National Newswatch

TORONTO — Falling commodity prices weighed on the Toronto stock index Wednesday as U.S. markets pared back earlier losses following a report that Canada and Mexico may get a special exemption from President Donald Trump's controversial tariffs.

Major Wall Street indexes had fallen sharply in late-morning trading following the departure of Gary Cohn, a top economic adviser in the White House who had been the leading internal opponent to the president's planned protectionist policies. These include proposed tariffs of 25 per cent on imported steel and 10 per cent on aluminum that could be passed as early as Thursday.

"As the president's economic adviser, Cohn was also responsible for a lot of what has happened in terms of tax reform and de-regulation," said Allan Small, a senior investment adviser at HollisWealth.

"When you have a guy like that who is respected by many in the business world, that was obviously the reason why the market took a nose dive in the morning."

But after a White House spokeswoman suggested Wednesday afternoon that the U.S.'s neighbours may receive a steel tariff exemption based on national-security considerations, U.S. stocks partially recovered to finish mixed. Investors have been hoping the White House won't follow through on the tariffs, which they fear could ignite a trade war and damage the global economy.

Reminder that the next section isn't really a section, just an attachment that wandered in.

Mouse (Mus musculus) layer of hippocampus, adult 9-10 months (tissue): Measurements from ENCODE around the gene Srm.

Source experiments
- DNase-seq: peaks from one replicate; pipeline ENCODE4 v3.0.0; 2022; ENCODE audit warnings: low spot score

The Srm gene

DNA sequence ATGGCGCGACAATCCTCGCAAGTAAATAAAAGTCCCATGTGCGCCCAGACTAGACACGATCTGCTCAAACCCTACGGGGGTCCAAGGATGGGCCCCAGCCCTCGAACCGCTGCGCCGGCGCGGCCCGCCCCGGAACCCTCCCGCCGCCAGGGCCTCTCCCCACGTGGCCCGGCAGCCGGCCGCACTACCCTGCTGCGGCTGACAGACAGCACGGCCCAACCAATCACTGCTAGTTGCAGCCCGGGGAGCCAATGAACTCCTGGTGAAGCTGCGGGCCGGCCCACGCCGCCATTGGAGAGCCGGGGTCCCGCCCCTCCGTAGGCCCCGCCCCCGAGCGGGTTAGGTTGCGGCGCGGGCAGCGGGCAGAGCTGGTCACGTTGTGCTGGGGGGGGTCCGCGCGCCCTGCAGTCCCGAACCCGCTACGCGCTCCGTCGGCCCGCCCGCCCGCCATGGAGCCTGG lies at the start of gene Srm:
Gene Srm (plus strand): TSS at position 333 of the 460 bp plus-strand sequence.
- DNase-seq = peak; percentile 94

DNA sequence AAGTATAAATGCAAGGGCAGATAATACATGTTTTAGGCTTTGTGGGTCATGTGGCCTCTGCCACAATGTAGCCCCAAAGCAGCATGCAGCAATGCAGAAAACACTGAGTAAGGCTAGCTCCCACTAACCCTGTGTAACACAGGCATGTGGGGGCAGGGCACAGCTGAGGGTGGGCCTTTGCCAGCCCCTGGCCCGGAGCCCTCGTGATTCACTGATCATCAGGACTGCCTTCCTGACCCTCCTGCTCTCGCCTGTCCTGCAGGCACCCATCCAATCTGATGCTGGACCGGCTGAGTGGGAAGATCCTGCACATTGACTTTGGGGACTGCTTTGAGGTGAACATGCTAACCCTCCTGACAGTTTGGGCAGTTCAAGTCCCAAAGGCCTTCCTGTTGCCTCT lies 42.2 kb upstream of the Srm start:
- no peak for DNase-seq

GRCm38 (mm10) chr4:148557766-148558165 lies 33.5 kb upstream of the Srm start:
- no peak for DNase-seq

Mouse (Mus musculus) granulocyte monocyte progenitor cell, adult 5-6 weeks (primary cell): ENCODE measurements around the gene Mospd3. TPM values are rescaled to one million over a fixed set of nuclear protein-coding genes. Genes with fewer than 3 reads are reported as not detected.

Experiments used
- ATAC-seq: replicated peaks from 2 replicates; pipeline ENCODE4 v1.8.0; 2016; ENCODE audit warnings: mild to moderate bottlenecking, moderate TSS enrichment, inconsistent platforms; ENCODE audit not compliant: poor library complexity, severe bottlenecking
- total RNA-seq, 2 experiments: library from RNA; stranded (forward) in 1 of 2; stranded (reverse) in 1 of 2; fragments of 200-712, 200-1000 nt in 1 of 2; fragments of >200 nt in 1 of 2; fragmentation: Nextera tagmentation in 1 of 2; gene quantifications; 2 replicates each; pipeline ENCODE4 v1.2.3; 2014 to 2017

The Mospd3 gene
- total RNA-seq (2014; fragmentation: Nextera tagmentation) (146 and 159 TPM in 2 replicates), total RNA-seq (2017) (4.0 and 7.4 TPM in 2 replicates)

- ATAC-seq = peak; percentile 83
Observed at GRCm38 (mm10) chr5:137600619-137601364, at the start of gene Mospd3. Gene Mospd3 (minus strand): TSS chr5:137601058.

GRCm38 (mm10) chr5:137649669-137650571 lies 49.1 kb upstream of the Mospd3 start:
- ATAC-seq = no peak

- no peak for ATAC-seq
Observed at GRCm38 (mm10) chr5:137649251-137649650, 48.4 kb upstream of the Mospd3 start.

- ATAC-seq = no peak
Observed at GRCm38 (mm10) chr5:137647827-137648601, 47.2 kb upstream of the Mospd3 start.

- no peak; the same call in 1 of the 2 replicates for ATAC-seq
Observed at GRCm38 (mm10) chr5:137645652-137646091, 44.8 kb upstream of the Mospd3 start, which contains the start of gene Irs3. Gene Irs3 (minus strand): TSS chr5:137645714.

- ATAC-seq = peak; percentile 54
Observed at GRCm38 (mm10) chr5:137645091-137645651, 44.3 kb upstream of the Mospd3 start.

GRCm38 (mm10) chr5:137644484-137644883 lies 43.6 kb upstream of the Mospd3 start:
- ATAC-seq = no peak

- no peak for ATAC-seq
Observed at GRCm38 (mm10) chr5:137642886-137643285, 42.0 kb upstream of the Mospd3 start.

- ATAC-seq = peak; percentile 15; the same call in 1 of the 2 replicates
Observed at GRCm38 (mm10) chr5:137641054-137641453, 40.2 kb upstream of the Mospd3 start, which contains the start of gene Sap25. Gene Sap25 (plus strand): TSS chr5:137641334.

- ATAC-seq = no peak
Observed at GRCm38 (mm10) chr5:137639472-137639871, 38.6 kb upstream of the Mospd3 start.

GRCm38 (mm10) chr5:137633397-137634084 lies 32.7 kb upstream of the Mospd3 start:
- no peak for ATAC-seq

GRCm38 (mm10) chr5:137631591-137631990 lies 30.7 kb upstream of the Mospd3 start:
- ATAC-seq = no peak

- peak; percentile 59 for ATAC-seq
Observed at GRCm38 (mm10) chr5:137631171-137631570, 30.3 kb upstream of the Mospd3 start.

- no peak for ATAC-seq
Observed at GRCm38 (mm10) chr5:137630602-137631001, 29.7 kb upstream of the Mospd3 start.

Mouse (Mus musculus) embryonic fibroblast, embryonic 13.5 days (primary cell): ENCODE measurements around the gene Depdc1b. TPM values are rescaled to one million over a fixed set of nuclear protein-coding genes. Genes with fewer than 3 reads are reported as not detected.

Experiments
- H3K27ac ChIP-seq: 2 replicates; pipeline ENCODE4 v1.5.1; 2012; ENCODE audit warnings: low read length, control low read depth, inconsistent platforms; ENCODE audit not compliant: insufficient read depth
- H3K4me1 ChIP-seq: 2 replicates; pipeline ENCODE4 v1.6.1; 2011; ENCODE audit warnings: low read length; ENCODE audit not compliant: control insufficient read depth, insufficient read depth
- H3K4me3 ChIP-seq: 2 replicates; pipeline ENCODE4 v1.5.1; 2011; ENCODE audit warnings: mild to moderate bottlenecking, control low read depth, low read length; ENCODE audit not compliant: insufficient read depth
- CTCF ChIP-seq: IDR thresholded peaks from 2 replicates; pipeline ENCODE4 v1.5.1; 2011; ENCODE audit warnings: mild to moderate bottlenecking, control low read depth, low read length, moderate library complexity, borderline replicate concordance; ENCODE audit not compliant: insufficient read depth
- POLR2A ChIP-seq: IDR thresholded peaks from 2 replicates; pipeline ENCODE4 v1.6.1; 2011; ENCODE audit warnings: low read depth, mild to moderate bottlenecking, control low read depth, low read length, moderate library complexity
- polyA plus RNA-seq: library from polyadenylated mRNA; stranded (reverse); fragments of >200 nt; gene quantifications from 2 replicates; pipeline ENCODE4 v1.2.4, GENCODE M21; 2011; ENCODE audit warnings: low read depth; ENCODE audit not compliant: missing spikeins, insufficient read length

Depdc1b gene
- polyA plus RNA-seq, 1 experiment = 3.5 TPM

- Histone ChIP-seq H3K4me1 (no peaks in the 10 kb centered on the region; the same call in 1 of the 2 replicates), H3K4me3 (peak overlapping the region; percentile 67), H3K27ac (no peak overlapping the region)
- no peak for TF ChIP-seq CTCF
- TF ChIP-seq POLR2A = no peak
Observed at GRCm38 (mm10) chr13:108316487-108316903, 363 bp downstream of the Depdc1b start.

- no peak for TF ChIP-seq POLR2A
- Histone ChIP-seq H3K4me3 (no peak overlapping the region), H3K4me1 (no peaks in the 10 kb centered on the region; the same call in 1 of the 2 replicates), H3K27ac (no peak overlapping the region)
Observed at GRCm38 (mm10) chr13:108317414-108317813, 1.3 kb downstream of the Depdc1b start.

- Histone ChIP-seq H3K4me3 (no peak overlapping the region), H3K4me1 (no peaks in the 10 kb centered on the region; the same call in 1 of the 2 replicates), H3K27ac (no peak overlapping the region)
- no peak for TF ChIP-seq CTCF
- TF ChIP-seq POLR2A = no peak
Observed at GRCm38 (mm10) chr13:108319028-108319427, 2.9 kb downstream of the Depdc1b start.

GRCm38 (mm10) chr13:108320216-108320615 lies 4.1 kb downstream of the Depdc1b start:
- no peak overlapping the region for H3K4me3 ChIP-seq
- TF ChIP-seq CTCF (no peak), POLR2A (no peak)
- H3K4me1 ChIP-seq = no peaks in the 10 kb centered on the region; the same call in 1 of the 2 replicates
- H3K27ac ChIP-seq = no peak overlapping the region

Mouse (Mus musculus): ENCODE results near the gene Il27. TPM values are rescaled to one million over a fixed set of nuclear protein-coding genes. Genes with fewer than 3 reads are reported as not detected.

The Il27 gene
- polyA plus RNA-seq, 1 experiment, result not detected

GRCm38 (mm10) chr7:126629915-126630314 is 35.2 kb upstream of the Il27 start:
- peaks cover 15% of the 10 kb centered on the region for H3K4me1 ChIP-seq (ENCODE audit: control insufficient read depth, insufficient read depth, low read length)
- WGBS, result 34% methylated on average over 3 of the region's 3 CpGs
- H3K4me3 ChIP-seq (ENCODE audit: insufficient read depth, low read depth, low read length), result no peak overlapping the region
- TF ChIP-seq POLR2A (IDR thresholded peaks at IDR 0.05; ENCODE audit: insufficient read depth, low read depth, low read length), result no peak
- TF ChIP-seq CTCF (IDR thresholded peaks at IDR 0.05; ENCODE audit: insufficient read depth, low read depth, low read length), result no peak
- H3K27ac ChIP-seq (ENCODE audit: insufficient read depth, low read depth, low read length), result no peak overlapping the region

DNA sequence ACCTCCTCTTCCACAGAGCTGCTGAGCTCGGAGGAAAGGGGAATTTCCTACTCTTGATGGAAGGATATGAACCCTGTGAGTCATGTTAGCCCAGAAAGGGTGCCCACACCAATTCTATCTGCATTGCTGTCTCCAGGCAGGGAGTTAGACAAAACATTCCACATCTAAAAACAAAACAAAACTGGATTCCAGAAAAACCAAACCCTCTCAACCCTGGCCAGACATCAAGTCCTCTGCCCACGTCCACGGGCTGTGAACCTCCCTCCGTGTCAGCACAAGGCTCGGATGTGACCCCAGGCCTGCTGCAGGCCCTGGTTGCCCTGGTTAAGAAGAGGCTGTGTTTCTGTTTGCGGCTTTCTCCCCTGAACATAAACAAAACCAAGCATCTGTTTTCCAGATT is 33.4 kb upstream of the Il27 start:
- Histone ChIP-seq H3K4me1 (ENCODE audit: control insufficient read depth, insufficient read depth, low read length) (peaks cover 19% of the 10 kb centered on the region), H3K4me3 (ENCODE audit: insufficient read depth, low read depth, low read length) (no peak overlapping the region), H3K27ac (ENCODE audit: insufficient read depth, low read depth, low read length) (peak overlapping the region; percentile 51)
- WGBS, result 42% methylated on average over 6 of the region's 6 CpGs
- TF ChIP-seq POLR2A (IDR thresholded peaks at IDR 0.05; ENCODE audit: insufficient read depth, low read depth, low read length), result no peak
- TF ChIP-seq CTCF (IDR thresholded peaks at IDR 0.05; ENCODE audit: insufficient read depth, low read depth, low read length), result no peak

In New York, the Dow Jones industrial average was down 82.76 points to 24,801.36. The S&P 500 index was down 1.32 points to 2,726.80 and the Nasdaq composite index was up 24.64 points to 7,396.65.

"You're seeing the markets be able to respond to political information, political talk out of Washington, and that's what's controlling the markets right now," said Small. 

North of the border, the S&P/TSX composite index was down 72.58 points to 15,472.61 on Wednesday, with the energy and gold sectors among major decliners.

The April crude contract was down US$1.45 to US$61.15 per barrel after the U.S. Energy Department reported that American oil production rose last week — a move that thwarts ongoing efforts by OPEC and non-OPEC members to tighten global supplies and support prices.

The April bullion contract was down US$7.60 to US$1,327.60 an ounce.

In currency markets, the Canadian dollar closed at an average trading price of 77.24 cent US, down 0.29 of a U.S. cent following the Bank of Canada's morning decision to keep its key interest rate target on hold at 1.25 per cent.

Elsewhere in commodities, the April natural gas contract was up three cents at US$2.78 per mmBTU and the May copper contract was down two cents to US$3.14 a pound.



David Hodges, The Canadian Press

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